voters," said Spiliotes, a political science professor at Southern
New Hampshire University. "If Obamacare rises to the level of taking
out Jeanne Shaheen, there is something larger going on."
To be sure, Obamacare faces unique challenges in New Hampshire. Just
one insurance company in the small state offered insurance policies
through the program this year, and the insurer doesn't cover
healthcare in 10 of the state's 26 hospitals, deficits Shaheen and
Shea-Porter have been working to fix.
Spiliotes said New Hampshire Democrats are defending Obamacare "but
they are kind of doing it in fits and starts. It's not a uniform,
rah-rah kind of support."
In one hopeful sign for Democrats, enrollment in Obamacare in the
state of 1.3 million people has reached 40,000 - double the number
that had been expected.
Shea-Porter, a former social worker who came to Congress in 2006
campaigning on healthcare reform, said she would never run away from
healthcare reform, even though she has been critical of its
"In my mind, this was a great joy and a triumph to be able to vote
for healthcare for millions of Americans who had none," she said. "I
am always going to support it."
That said, she understands the political perils for Democrats of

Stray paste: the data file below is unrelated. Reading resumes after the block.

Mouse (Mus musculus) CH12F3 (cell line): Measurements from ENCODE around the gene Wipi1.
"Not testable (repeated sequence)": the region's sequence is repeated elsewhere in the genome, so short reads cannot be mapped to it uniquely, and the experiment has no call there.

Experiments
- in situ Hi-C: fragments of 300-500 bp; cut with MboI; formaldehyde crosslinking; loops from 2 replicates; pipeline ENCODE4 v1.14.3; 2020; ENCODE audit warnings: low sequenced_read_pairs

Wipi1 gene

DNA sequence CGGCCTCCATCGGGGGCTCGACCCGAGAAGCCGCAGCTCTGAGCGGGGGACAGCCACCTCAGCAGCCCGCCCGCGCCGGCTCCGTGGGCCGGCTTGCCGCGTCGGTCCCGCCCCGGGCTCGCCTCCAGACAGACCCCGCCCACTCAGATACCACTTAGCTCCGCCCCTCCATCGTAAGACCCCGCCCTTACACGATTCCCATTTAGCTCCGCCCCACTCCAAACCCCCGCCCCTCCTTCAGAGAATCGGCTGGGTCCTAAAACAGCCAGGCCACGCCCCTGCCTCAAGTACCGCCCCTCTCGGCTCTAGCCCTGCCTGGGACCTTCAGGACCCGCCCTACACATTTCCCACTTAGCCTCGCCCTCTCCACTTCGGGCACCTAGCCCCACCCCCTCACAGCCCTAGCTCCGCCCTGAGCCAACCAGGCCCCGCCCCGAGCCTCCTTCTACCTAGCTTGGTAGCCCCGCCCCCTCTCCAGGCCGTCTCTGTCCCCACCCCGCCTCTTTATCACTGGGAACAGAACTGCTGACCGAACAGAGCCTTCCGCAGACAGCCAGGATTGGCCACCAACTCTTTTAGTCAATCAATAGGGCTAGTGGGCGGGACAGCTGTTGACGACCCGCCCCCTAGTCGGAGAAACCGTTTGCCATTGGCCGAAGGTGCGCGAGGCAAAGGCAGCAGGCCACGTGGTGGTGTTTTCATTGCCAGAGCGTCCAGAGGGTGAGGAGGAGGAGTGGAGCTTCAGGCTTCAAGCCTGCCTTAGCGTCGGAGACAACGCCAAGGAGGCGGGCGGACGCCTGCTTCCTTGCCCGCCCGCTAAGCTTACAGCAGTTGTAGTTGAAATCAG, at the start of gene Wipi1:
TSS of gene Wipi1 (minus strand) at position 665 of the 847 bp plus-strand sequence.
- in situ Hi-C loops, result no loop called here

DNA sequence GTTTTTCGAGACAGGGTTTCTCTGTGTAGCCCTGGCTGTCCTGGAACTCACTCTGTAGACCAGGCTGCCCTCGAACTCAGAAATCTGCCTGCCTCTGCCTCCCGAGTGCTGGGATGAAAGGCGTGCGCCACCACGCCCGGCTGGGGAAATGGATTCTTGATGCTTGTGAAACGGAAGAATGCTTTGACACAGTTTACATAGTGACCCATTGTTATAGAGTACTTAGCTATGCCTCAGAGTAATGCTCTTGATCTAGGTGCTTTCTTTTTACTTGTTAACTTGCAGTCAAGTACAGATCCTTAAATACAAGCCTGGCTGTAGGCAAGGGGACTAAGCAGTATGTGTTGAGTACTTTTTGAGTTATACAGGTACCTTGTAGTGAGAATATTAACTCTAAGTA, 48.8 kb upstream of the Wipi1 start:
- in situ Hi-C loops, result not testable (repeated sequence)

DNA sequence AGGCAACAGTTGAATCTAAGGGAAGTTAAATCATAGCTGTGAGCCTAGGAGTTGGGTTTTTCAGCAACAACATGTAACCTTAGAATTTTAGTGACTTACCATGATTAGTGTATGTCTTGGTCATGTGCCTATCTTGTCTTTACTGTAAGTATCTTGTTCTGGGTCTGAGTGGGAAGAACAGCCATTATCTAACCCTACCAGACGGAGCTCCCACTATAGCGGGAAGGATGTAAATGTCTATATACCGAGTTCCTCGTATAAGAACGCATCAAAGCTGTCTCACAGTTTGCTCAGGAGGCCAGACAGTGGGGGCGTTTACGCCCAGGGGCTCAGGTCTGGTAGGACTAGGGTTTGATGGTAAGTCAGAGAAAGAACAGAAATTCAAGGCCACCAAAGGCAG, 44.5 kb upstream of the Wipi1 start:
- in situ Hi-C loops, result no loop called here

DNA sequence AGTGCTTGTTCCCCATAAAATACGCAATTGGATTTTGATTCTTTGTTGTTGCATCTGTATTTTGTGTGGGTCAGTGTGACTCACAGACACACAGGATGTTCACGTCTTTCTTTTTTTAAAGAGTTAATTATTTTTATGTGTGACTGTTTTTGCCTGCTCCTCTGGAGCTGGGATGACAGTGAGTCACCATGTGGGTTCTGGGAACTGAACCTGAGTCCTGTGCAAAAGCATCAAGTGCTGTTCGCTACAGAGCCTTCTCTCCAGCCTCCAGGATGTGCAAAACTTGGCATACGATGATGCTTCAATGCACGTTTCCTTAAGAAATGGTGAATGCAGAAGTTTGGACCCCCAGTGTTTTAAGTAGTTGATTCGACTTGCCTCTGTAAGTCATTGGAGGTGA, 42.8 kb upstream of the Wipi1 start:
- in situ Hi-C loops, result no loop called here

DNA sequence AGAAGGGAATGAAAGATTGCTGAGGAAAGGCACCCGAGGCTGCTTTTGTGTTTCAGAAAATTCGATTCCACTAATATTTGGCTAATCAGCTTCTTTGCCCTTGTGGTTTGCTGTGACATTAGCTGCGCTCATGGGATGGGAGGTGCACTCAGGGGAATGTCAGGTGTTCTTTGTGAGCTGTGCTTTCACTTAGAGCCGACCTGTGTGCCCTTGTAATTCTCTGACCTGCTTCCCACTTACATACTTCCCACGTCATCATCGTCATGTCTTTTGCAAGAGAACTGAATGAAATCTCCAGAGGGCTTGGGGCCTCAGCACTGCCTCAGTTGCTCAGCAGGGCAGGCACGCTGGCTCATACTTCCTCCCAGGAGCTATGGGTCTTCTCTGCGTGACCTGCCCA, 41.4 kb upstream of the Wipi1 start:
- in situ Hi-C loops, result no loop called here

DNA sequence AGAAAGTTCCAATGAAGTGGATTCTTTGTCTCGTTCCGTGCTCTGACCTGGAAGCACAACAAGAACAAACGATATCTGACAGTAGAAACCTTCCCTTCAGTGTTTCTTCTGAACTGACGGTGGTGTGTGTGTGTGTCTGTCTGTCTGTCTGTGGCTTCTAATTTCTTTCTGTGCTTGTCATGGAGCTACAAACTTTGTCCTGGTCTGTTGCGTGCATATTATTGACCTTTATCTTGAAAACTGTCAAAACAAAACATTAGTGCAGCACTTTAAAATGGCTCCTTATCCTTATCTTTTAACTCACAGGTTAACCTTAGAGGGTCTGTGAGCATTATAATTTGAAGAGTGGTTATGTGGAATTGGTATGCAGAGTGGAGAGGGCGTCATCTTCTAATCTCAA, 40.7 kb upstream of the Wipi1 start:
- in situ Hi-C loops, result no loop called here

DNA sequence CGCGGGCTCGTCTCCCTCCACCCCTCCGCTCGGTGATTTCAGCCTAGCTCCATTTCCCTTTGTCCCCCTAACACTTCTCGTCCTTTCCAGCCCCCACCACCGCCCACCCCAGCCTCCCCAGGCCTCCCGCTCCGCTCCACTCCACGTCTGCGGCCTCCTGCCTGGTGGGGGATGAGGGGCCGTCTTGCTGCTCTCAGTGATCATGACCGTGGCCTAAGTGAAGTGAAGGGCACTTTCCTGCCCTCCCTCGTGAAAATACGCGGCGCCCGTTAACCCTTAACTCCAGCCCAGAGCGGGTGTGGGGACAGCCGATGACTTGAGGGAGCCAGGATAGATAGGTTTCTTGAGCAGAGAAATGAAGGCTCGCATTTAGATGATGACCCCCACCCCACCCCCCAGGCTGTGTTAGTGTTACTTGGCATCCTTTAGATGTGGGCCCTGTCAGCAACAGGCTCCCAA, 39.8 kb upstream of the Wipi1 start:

Obamacare. She lost her seat in Congress in 2010 elections after her
vote for the law, only to be re-elected in 2012. Her 2014 race is
considered a toss-up although her Republican opponent has yet to be
chosen in a September primary.
Shea-Porter, who met last week with recent healthcare enrollees in
Somersworth, said she is aware of the qualms some people have,
including wariness of providing personal information on a government
But she said the best way to advertise Obamacare's benefits is to
publicize the stories of people who signed up and discovered that
"nothing terrible happened."
Patrice Glynn, 54-year-old New Hampshire resident, is already
convinced. Glynn, a diabetic, lived without health insurance for
nine months after she lost her job and before she signed up on
HealthCare.gov. "If it was so bad, would 40,000 people be on it?"
(The story is refiled to clarify Shea-Porter position by adding full
quote and criticism in paragraphs 26-27)
(Editing by Caren Bohan and Frances Kerry)